Pharmacy and Medically Underserved Areas Enhancement Act

About the Bill

The Pharmacy and Medically Underserved Areas Enhancement Act (H.R. 592/ S. 314) is bipartisan legislation that will amend section 1861 (s) (2) of the Social Security Act to include pharmacists on the list of recognized healthcare providers.

Ask your member of Congress to cosponsor this important legislation that will expand access to care for patients who need the critical services that you provide.

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Our Supporters

The bill was introduced in the House of Representatives as H.R. 592 by Reps. Brett Guthrie (R-KY), G.K. Butterfield (D-NC), Todd Young (R-IN), and Ron Kind (D-WI). A companion bill, S.314, was introduced in the Senate by Senators Charles Grassley (R-IA), Mark Kirk (R-IL), Sherrod Brown (D-OH), and Robert Casey (D-PA ).

Brett Guthrie (R–KY)

Todd Young (R–IN)

Charles Grassley (R–IA)

G.K. Butterfield (D–NC)

Ron Kind (D–WI)

Sherrod Brown (D–OH)

Mark Kirk (R–IL)

Robert Casey (D–PA)

Bill Sponsors by State

Please click on your state to see if your member of Congress is a cosponsor of H.R. 592 and S. 314.


Frequently Asked Questions

What does the bill do?
The legislation will allow pharmacists to deliver care to patients in federally defined medically underserved communities. Pharmacists would be able to offer Medicare beneficiaries the same services that they are authorized to provide by their state pharmacy practice acts.

What are medically underserved communities?
Medically underserved communities--medically underserved areas, underserved populations, and health professional shortage areas are designated by the Health Resources and Services Administration and have the greatest need for healthcare services. H.R. 592 and S. 314 can help address provider shortages and access issues for Medicare beneficiaries living in these communities.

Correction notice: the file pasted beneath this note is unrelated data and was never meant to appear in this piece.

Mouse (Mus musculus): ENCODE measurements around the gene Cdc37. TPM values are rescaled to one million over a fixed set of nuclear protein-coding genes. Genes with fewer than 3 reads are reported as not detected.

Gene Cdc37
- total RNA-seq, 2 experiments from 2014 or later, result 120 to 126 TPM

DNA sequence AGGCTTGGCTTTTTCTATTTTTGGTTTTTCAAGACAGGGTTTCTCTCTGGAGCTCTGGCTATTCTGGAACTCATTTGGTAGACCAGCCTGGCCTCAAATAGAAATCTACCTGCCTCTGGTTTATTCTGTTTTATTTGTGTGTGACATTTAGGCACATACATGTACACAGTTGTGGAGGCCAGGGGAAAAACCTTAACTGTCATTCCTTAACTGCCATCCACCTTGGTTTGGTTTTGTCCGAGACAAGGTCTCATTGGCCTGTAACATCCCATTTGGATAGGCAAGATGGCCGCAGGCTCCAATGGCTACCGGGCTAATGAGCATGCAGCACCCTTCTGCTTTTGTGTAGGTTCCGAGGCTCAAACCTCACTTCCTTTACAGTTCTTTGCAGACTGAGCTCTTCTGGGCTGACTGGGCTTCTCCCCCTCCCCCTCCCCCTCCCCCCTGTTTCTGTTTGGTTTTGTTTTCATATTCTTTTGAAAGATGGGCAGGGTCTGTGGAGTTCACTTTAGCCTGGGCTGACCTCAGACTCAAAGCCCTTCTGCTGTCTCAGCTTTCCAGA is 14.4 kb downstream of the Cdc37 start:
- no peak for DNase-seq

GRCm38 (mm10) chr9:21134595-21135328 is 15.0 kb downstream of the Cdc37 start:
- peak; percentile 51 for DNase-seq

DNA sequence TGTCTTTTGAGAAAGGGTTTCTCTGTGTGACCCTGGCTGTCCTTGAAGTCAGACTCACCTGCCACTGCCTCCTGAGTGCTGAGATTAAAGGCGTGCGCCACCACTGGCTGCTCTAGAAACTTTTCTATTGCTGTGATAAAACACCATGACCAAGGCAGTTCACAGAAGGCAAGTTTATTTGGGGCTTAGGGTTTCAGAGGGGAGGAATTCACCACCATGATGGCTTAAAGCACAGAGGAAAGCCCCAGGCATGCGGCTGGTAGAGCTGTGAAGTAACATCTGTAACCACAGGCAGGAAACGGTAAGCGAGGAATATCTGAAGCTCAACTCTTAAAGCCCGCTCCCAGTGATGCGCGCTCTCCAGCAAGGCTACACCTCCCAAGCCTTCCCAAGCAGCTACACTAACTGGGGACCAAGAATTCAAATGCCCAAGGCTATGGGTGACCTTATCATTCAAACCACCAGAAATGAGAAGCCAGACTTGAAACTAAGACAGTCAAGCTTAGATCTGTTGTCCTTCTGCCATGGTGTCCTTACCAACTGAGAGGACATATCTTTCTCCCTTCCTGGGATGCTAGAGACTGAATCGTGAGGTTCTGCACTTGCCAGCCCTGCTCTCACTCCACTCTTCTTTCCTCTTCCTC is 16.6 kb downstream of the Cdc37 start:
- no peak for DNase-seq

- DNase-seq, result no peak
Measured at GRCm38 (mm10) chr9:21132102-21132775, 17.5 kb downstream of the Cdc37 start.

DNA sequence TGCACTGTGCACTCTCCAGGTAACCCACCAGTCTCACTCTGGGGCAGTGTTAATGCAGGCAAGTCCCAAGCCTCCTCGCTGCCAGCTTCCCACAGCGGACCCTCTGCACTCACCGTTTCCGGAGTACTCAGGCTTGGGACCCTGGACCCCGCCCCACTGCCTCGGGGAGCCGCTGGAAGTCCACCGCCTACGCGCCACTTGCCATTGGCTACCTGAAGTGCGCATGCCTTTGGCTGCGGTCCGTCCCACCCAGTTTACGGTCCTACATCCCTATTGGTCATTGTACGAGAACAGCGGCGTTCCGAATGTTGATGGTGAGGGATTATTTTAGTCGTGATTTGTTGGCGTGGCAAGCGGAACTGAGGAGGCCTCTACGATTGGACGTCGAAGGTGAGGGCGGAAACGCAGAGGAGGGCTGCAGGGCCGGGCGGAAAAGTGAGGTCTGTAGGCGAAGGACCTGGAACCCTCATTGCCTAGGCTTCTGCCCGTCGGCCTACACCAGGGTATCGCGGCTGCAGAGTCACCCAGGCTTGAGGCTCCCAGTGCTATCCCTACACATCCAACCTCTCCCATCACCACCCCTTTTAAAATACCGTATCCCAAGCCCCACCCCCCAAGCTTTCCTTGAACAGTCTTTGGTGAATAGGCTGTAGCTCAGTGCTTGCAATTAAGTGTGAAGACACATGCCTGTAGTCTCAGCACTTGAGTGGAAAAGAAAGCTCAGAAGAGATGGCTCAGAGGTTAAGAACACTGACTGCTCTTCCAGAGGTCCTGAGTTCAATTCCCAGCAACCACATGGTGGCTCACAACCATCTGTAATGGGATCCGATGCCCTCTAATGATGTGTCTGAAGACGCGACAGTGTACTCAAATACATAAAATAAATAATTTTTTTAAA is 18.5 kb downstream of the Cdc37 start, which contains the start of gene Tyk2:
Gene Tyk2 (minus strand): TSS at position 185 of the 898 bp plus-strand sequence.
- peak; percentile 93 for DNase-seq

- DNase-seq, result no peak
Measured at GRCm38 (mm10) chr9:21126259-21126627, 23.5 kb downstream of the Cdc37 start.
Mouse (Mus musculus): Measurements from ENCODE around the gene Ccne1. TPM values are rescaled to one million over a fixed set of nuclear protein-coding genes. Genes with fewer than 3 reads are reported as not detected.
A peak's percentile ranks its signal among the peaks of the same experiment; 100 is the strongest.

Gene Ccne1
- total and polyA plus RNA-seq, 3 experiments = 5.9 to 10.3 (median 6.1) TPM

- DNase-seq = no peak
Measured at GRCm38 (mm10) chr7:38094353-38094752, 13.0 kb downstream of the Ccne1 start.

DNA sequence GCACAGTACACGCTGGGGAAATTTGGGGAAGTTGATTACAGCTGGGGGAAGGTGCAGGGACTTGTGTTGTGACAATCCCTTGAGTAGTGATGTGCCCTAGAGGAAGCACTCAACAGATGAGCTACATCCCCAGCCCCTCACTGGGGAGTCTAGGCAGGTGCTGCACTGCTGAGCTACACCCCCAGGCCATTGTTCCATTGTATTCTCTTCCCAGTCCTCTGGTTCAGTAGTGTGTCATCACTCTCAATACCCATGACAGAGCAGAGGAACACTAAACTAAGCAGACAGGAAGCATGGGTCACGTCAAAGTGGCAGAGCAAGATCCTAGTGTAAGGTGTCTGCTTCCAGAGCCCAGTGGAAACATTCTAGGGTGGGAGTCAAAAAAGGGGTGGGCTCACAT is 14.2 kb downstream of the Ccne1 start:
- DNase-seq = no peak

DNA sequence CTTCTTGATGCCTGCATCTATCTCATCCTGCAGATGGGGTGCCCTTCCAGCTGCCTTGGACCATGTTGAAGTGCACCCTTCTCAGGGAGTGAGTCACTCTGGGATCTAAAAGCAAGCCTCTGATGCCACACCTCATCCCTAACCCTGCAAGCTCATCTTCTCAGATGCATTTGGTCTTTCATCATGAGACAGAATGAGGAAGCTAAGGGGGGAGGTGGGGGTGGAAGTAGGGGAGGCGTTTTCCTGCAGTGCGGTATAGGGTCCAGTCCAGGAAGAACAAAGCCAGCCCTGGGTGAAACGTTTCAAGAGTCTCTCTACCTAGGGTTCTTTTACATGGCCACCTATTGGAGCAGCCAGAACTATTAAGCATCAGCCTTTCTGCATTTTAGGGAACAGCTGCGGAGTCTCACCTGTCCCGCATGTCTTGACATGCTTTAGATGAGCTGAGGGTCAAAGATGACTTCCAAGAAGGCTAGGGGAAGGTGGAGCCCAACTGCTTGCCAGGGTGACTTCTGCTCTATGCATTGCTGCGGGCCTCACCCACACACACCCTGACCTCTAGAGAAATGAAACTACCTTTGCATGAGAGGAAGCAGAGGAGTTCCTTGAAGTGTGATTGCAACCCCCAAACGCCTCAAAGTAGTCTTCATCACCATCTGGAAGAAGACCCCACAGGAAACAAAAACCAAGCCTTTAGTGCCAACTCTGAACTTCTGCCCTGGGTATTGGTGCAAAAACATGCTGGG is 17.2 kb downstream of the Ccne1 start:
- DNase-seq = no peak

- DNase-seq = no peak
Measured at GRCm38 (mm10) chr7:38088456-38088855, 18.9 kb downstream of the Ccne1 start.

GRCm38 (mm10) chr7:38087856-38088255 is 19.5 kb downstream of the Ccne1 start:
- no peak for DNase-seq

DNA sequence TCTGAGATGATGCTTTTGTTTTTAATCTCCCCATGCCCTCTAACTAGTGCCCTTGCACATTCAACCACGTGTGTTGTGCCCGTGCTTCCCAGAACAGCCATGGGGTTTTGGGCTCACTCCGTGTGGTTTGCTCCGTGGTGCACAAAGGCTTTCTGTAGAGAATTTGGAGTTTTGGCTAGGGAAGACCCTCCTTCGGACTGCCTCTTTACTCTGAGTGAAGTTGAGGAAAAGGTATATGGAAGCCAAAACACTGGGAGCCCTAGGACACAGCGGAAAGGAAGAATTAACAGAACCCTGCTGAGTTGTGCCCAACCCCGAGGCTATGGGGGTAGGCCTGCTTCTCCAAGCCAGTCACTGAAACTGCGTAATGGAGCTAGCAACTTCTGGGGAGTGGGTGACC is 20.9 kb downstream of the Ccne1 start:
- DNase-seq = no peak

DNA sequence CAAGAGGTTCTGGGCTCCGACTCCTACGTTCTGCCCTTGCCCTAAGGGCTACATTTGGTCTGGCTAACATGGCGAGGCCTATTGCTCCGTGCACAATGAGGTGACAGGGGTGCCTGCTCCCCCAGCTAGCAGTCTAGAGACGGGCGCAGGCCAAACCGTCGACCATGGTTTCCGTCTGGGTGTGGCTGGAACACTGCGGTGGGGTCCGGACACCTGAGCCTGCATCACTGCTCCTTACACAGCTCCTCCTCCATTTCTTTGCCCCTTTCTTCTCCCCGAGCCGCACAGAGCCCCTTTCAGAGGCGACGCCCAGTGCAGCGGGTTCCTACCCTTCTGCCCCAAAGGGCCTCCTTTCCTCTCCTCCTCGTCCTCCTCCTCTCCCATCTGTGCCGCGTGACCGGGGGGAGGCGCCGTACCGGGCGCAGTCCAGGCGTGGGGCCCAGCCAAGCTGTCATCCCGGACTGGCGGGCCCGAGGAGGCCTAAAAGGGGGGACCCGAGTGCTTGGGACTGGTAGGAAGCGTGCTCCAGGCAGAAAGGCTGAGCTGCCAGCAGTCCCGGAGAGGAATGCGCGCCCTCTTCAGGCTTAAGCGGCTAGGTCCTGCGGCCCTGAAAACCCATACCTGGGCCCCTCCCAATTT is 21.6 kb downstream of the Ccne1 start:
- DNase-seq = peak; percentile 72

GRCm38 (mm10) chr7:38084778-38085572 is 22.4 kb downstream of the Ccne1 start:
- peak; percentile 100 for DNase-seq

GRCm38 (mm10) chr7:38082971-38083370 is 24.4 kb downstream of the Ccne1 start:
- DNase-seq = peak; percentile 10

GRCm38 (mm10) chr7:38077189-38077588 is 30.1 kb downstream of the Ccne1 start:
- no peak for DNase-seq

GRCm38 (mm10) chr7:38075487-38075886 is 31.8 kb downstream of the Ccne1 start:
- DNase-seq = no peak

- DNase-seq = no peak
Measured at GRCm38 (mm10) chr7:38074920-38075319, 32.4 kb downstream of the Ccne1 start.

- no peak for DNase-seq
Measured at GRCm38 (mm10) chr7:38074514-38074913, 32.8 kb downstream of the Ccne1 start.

Why does the bill only cover pharmacists’ services in medically underserved communities?
The legislation would help meet unmet health care needs in underserved areas, a significant first step toward broader provider status. This strategy follows a similar successful path taken by other health care professionals to gain recognition under Medicare. Nurse practitioners initially received the ability to provide services in rural health clinics. Later they were granted provider status in any setting.

I practice on an inpatient floor of the hospital. Will this impact how I practice?
This proposal addresses outpatient settings such as ambulatory care clinics. In 2012, the Centers for Medicare & Medicaid Services broadened the concept of "medical staff" to allow hospitals to grant other practitioners privileges to practice in the hospital in accordance with state law. The rule gives practitioners who live in the 45 states that allow pharmacists to enter into collaborative practice agreements more involvement in patient care.

I want to help. What can I do to help pass this legislation?
Congress. ASHP encourages members to reach out to your members of Congress via email to ask them to support legislation that addresses pharmacists' lack of provider status. A next step would be to set up a meeting with your representative at his or her district office. You should also pursue hosting the legislator at your practice site.

Contact Us

Christopher J. Topoleski
Director, Federal Legislative Affairs
(301) 664-8806

Jillanne Schulte
Director, Federal Regulatory Affairs
(301) 664-8698

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